Throughout the history of Rome, from the Kingdom of the 700’s BCE to the fall of the Empire in 476, there have been individuals who inspired fierce hate and loathing from the Roman people. Some of these men and women inflicted terrible losses through multiple battles, others simply embarrassed the Romans, or were so anti-Roman that they were despised almost for existing. This list is roughly chronological and hardly complete, expect part two in the future.
Brennus is an interesting figure in the history of Rome, as he can be argued to have helped Rome as much as he hurt her. In the 4th century BCE, Brennus and his group of Gauls were rampaging south through Italy. We aren’t exactly sure why, they may have just been plundering, or perhaps they were mercenaries on their way to serve in the Greek-occupied area of Southern Italy.
The Gauls were attacking the Italian city of Clusium when Roman ambassadors appeared to negotiate peace. All negotiations fell apart when the supposedly neutral Roman ambassadors fought against the Gauls in a skirmish near the town, prompting an all-out Gallic march against the woefully unprepared Romans.
The battle of Allia near Rome was an easy victory for Brennus, and he was able to waltz into Rome and capture everything but the Capitoline Hill. Here the Romans held out for some time, especially with the aid of their holy geese, and eventually Brennus offered peace in exchange for a huge sum of gold. As the Romans were weighing the gold, they complained to Brennus that his men were altering the weights to get more gold.
In response, Brennus threw his sword on the scales, demanding its weight in additional gold and said to the Romans “Vae Victis” or “woe to the conquered.” Few other phrases were so grating to Roman ears, then and for centuries after.
This utterly embarrassing episode possibly ended with the Romans tracking down Brennus and regaining their gold after destroying his army, but more than anything it instilled into the Romans the desire never to be the conquered again. The hatred of the Gauls also stems from this episode, explaining the great expansions into Gaul in later years.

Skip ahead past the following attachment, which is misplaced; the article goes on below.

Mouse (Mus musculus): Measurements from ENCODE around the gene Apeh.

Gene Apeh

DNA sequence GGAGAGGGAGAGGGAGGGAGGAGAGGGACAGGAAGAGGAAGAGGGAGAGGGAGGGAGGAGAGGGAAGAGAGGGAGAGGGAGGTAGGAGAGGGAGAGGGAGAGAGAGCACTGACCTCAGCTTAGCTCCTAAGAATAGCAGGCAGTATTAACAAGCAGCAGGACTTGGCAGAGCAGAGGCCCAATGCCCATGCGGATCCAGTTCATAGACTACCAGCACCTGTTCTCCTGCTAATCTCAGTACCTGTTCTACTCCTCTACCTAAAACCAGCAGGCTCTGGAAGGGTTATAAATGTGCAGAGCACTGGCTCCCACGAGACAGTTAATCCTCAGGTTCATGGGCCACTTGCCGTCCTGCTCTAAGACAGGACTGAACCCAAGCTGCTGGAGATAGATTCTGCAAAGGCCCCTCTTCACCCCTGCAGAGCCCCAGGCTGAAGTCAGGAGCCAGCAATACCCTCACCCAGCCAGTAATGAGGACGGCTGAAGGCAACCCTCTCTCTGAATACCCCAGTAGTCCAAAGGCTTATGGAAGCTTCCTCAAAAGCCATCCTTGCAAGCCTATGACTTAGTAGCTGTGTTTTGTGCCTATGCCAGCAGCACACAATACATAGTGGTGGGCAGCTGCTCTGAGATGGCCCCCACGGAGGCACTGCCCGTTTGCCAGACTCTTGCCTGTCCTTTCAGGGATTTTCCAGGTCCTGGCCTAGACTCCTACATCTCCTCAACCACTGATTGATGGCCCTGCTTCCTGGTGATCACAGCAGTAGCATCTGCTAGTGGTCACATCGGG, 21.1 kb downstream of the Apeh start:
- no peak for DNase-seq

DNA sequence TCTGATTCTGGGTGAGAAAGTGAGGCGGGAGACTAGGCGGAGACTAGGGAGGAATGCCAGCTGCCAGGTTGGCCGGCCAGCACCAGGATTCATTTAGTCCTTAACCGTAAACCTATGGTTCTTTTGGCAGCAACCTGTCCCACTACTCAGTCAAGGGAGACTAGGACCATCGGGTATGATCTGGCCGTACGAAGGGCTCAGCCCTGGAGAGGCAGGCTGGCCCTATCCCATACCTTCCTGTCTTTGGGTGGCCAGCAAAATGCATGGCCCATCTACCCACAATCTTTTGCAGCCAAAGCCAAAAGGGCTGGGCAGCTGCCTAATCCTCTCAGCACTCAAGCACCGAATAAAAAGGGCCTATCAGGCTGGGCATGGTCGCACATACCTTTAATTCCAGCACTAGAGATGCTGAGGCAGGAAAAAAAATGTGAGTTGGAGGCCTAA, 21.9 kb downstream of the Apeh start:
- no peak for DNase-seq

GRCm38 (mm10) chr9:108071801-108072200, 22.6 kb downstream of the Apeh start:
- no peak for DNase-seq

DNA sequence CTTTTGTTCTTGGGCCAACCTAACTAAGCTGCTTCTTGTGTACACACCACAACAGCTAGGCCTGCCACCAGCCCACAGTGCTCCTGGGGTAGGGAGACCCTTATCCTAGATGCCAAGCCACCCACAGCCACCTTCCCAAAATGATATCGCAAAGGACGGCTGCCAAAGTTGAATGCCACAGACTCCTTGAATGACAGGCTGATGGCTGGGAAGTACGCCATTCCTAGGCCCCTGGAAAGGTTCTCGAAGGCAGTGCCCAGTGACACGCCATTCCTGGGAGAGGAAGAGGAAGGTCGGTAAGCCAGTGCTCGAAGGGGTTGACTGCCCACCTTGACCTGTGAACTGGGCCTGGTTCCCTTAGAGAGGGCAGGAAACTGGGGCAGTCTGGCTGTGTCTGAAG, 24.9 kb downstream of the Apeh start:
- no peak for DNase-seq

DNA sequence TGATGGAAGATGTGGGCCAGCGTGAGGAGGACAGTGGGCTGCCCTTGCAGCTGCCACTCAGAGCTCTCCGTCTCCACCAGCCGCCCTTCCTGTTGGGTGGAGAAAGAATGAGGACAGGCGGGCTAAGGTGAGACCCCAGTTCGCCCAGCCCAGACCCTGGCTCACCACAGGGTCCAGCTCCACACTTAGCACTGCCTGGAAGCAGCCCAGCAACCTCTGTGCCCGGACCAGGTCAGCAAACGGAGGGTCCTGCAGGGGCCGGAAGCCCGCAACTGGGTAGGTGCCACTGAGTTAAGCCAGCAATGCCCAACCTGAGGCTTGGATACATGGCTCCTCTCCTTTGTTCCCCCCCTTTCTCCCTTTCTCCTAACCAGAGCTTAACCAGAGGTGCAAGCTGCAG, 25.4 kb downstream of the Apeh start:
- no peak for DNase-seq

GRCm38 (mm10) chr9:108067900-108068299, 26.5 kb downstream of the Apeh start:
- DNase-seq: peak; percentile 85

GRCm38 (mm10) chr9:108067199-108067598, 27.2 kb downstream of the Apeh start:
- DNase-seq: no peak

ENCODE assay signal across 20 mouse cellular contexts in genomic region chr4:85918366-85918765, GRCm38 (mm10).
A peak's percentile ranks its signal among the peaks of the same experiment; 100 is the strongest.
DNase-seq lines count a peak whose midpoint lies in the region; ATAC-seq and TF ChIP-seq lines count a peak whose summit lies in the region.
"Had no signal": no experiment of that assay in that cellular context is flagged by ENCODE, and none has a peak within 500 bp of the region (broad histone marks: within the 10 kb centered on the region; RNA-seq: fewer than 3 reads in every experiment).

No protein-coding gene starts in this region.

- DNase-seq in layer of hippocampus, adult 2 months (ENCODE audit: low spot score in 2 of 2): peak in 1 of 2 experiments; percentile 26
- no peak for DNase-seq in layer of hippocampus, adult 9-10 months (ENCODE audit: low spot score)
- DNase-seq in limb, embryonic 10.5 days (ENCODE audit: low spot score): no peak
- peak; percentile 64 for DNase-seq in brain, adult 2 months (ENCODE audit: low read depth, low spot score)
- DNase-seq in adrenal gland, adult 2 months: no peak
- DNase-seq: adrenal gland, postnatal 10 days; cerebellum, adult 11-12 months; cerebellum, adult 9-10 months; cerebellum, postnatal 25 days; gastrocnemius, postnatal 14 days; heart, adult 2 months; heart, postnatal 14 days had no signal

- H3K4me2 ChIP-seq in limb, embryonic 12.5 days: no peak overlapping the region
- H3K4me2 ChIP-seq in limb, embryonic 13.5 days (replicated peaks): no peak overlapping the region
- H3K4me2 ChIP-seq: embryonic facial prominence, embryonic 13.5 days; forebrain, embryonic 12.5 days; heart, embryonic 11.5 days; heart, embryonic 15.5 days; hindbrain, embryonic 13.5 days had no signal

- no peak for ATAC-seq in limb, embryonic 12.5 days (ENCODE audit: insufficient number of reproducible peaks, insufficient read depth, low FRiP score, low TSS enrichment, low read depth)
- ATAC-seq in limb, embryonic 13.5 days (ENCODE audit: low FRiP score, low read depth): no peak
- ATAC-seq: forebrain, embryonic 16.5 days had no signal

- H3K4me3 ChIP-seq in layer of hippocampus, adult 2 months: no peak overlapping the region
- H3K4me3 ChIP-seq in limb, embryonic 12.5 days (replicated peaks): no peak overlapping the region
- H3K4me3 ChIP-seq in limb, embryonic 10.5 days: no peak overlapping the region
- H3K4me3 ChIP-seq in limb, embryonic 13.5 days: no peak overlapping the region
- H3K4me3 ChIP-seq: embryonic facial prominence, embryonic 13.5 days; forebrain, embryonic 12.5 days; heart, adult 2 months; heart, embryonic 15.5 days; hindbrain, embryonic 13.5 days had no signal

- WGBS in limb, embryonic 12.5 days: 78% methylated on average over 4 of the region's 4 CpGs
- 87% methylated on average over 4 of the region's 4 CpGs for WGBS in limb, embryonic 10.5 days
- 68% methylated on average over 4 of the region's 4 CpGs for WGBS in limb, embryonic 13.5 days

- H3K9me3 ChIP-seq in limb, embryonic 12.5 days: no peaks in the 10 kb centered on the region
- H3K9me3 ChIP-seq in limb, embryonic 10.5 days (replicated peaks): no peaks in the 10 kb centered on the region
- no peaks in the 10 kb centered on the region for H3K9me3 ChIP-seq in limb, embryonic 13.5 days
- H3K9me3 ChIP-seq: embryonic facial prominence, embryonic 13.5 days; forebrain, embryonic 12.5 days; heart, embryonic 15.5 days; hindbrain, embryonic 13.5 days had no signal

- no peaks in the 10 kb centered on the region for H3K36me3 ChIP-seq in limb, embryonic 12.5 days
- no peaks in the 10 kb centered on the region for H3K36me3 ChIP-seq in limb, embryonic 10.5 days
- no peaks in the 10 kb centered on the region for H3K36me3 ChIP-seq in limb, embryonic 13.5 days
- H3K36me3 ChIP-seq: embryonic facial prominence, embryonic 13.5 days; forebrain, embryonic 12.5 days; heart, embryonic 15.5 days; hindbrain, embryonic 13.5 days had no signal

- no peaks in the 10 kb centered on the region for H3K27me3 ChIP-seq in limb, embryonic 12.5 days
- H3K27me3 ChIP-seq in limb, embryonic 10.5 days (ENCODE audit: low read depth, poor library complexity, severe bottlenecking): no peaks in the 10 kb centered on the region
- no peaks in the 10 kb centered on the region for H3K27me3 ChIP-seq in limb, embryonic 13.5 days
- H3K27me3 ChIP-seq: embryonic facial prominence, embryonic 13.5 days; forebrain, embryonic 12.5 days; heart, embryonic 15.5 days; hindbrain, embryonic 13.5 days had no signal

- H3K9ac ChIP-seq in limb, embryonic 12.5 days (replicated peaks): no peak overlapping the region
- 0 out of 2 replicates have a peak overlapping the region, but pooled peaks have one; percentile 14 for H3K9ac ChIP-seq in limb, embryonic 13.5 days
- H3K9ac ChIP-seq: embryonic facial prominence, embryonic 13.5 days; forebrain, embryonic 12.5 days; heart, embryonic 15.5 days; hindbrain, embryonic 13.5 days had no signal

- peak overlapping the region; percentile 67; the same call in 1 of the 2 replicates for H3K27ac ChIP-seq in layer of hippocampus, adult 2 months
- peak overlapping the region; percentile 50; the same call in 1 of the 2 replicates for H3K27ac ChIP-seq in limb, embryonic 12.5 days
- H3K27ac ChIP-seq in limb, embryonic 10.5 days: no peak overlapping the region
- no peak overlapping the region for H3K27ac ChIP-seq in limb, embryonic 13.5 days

This is a no-brainer. Everyone knows how Hannibal crossed the Alps with his terrifying elephants and won a string of supremely impressive victories. Well, the Romans understandably hated this man for doing so, and for much more.
Yes, Hannibal had inflicted horrible losses, but the way he did it was infuriating. The first big battle at the Trebia was won by irritating and taunting the Roman commander Sempronius into attacking at dawn across an icy river in freezing rain. The next battle at Trasimene saw Hannibal launch an ambush with his entire army, slamming into the unprepared marching column of Flaminius, killing him and most of his men.
The Romans thought they had him at Cannae; they had an army twice the size of Hannibal’s, they anchored their flanks with a river and had the battle in the open to prevent Hannibal’s tricks and traps. Yet, Hannibal used this overconfidence to inflict one of the worst defeats the Romans would ever endure.
The defeat at Cannae forced the Romans into a defensive battle for Italy, a move that the aggressive Romans hated almost as much as losing the actual battles. The long grinding war fueled the hate and fear, and eventually Hannibal became a boogeyman type figure, with parents telling their kids “you better behave or Hannibal will get you.” The Romans feared Hannibal potentially marching on Rome at any moment.
Though Hannibal was finally brought back to Africa and defeated by Scipio Africanus, he was still relentlessly pursued by the Romans. Assassins likely pursued him and ambassadors called for foreign kings to hand him over.
Spartacus shares one significant similarity with the great Hannibal. They both had an annoyingly long string of successes right in the heart of Italy. Hannibal’s invoked more utter fear, whereas Spartacus’ revolt was initially seen as a very ill-timed annoyance.